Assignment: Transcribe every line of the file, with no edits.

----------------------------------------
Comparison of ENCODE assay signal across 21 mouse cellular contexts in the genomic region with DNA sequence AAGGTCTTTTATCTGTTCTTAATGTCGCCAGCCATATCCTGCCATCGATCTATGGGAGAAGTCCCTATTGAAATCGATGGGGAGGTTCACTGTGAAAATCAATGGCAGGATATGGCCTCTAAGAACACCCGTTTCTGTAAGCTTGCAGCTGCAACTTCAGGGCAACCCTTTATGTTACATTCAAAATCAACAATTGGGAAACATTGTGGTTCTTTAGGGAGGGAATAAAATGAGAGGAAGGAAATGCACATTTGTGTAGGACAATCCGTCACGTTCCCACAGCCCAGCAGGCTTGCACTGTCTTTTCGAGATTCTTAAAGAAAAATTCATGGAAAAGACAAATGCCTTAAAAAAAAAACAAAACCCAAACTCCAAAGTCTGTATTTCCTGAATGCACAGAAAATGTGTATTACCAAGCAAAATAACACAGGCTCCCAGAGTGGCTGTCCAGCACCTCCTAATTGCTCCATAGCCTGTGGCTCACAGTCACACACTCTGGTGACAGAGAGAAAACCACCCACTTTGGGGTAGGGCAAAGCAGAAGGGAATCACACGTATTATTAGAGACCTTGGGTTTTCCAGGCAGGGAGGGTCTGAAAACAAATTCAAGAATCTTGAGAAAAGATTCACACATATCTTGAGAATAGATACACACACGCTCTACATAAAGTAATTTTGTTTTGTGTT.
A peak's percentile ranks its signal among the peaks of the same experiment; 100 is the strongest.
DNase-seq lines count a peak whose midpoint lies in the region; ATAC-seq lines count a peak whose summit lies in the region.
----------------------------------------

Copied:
Comparison of ENCODE assay signal across 21 mouse cellular contexts in the genomic region with DNA sequence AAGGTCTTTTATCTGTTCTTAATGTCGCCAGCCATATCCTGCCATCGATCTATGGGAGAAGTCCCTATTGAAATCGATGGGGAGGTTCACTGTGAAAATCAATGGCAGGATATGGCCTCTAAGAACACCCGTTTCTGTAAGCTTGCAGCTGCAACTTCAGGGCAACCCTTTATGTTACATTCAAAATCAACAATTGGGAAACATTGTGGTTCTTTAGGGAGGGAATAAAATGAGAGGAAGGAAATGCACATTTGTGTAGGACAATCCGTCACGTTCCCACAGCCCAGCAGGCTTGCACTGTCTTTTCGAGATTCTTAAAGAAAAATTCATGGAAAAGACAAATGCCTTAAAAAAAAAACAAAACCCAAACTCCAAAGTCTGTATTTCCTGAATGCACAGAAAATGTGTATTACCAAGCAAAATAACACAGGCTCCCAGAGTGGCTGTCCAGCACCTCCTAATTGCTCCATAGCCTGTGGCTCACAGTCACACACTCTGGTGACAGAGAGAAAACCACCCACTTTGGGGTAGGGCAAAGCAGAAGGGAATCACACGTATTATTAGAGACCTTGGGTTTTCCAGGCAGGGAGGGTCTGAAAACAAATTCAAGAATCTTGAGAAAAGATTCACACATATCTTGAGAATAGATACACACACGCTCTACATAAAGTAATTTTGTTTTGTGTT.
A peak's percentile ranks its signal among the peaks of the same experiment; 100 is the strongest.
DNase-seq lines count a peak whose midpoint lies in the region; ATAC-seq lines count a peak whose summit lies in the region.